By Ethan Proud | PREVIEW Columnist
Conservation — an interesting field of science filled with a myriad of specialists with backgrounds in hydrology, wildfire, native plant species, soil health and invasive plants — can seem out of reach for the mere landowner. But, the changes you make in your backyard can benefit local bird species, native pollinators and wildlife populations. When that effect is amplified to a neighborhood, or an entire homeowners association, the results can be incredible.
Each day I talk to backyard conservationists — whether they know that’s what they are doing or not. They want to reduce invasive plant populations, plant native and support pollinator species. So, how do you become a part of this movement?
You don’t have to kill your lawn and replace it with a prairie ecosystem, though that movement is picking up steam at the moment. The simplest way to ease yourself into backyard conservation is to plant a pollinator garden featuring native plant species. Native plant species better support our local pollinators compared to exotic species. Planting a pollinator garden will bring a variety of species to your yard which you can enjoy while you sip coffee in the morning.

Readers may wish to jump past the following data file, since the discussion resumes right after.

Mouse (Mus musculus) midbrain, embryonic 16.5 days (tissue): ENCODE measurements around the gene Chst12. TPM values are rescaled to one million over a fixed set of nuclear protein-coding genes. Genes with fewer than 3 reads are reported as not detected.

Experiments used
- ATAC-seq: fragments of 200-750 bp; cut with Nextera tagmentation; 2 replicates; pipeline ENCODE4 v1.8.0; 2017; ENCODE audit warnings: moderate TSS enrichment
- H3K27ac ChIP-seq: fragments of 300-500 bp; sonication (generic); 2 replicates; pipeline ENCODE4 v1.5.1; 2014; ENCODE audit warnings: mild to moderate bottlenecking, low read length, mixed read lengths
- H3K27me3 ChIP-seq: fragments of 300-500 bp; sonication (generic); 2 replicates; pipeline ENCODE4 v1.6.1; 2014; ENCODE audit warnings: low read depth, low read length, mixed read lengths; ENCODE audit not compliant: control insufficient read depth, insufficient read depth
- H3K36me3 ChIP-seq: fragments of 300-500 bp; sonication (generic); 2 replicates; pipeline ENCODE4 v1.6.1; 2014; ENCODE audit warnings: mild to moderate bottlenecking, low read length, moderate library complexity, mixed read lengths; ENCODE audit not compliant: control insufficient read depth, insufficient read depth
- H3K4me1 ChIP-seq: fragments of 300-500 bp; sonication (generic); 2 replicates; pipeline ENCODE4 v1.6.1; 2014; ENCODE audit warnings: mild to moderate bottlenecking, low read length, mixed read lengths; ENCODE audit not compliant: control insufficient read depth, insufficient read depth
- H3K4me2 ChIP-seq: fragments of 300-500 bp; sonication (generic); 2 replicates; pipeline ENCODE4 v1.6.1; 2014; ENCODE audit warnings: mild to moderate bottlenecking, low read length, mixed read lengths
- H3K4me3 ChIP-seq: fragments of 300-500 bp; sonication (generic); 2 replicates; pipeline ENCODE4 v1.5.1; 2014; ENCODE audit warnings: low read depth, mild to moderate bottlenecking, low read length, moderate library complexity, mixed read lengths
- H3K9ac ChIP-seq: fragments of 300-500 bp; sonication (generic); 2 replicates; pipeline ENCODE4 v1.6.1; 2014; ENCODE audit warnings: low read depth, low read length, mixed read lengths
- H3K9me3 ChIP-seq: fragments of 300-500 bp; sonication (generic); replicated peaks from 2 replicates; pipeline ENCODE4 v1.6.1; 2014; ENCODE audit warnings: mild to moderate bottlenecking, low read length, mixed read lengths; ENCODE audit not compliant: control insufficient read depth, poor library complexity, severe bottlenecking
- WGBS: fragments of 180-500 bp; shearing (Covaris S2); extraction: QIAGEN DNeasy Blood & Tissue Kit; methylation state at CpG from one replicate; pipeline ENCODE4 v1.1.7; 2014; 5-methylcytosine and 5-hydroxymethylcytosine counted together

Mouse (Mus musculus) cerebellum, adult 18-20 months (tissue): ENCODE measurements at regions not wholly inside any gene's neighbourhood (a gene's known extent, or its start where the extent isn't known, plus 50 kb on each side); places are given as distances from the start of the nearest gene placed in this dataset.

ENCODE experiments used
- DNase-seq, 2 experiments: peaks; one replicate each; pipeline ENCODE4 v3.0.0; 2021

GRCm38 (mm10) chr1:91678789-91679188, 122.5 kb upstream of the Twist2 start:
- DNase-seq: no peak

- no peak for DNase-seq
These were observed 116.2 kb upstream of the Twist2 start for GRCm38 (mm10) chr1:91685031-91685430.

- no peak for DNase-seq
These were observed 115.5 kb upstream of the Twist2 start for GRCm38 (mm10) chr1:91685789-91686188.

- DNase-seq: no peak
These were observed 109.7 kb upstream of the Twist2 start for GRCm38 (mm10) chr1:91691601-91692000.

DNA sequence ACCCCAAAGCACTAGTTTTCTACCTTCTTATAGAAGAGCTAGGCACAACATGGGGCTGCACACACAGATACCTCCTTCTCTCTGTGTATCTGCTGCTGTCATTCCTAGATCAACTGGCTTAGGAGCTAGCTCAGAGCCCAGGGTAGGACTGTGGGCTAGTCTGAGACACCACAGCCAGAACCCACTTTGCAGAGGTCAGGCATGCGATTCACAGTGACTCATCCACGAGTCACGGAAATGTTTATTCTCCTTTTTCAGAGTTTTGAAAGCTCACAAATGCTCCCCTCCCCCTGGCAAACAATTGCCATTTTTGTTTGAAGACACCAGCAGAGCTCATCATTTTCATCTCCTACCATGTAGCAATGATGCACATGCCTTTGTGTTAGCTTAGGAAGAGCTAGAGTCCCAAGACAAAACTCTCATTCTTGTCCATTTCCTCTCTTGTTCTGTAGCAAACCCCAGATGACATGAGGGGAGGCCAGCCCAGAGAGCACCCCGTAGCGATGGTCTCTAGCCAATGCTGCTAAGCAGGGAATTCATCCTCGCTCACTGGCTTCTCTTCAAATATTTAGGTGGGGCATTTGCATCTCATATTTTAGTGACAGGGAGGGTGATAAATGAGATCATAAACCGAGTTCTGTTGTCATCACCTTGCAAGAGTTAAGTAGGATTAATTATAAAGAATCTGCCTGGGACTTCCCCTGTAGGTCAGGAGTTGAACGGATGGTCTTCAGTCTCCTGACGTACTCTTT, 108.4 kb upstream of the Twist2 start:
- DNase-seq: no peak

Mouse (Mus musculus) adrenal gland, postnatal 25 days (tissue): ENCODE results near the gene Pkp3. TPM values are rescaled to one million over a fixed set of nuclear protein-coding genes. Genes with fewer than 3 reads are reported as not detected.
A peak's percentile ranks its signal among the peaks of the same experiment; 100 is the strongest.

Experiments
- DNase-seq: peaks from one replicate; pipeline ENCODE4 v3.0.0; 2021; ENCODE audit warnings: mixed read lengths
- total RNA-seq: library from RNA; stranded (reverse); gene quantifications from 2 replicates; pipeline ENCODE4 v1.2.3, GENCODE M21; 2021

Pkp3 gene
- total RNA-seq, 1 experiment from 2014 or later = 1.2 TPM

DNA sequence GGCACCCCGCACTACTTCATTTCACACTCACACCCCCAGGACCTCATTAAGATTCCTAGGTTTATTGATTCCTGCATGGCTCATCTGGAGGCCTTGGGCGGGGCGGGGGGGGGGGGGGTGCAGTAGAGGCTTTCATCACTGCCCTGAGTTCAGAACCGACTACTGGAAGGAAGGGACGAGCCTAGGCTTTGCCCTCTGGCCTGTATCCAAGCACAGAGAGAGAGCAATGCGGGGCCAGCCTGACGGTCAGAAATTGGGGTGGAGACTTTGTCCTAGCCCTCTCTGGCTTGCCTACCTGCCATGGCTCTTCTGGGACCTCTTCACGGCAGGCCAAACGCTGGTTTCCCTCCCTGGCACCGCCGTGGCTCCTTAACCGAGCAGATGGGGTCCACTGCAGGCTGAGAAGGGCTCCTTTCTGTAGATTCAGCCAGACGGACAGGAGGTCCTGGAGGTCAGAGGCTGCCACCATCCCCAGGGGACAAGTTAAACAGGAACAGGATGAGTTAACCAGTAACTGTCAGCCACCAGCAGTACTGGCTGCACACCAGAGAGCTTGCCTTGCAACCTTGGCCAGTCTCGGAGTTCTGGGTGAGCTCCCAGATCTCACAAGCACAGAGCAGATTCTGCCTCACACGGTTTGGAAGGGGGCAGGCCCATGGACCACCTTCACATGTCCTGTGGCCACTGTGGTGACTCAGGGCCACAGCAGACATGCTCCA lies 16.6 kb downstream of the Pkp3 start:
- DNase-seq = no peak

In Archuleta County, we have a variety of milkweed species, which are a critical food source for monarch butterfly larvae. Milkweed forms attractive globe-shaped blooms and, after it goes to seed, it has winter appeal with its unique pod shapes. Livestock producers beware: milkweed plants are extremely toxic and should be managed near hay meadows and pastureland.
Another great way to practice conservation is to install xeric landscaping that does not utilize a lot of water. The first image that pops to mind when thinking of xeriscaping is usually a rock and gravel garden featuring cacti and succulents, but xeriscaping can be green and lush if you pick the right species. Blanket flower and penstemon both do incredibly well in our area with a limited supply of water.
Once you’ve mastered conservation in your backyard, it’s time to step out into the community and participate in wider projects, like the Audubon Christmas Bird Count, bioblitzes, Community Collaborative Rain, Hail and Snow Network (or CoCoRaHS) weather monitoring and weed pulls. If you are interested in joining a weed pull, reach out to the Archuleta County Weed and Pest Department and ask about the Weed Warrior Program and scheduled events.